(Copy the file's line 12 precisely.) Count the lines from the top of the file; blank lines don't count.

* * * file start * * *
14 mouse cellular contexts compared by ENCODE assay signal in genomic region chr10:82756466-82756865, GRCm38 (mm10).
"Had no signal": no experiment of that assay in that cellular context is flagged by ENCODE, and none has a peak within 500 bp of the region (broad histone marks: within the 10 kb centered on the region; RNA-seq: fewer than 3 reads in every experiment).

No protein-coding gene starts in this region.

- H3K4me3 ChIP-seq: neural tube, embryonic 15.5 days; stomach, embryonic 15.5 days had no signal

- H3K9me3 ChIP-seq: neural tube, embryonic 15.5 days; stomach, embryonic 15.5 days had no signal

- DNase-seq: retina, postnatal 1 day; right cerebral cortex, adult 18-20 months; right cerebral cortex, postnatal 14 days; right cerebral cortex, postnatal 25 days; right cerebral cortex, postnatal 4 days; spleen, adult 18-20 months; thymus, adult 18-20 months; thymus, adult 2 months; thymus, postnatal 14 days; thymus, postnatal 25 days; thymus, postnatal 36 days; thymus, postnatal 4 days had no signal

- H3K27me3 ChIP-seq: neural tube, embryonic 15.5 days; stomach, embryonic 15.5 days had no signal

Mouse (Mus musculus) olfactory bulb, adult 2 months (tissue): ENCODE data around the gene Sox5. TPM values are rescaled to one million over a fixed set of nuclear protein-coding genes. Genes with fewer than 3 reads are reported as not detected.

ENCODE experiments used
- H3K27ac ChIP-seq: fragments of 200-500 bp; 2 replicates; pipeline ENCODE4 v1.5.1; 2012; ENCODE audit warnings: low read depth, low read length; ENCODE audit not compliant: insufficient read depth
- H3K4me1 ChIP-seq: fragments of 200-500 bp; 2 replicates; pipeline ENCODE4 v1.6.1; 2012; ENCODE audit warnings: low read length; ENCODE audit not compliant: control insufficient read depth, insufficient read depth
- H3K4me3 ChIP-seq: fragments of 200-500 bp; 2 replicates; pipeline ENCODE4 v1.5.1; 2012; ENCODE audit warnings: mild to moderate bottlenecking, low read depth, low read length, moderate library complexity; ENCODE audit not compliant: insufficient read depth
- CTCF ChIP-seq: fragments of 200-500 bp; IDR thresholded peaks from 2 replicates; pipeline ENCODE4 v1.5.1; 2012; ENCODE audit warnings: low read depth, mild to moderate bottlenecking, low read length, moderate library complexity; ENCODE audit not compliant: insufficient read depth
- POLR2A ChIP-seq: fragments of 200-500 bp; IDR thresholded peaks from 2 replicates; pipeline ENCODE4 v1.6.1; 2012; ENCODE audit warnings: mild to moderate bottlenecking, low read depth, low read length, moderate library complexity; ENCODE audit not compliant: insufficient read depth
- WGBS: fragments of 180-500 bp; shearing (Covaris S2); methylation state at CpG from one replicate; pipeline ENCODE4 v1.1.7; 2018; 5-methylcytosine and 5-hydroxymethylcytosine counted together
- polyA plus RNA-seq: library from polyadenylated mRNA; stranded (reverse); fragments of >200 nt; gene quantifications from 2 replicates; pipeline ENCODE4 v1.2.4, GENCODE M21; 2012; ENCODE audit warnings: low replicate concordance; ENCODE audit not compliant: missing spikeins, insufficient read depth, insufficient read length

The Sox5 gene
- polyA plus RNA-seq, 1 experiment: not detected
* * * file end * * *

- H3K4me3 ChIP-seq: fragments of 200-500 bp; 2 replicates; pipeline ENCODE4 v1.5.1; 2012; ENCODE audit warnings: mild to moderate bottlenecking, low read depth, low read length, moderate library complexity; ENCODE audit not compliant: insufficient read depth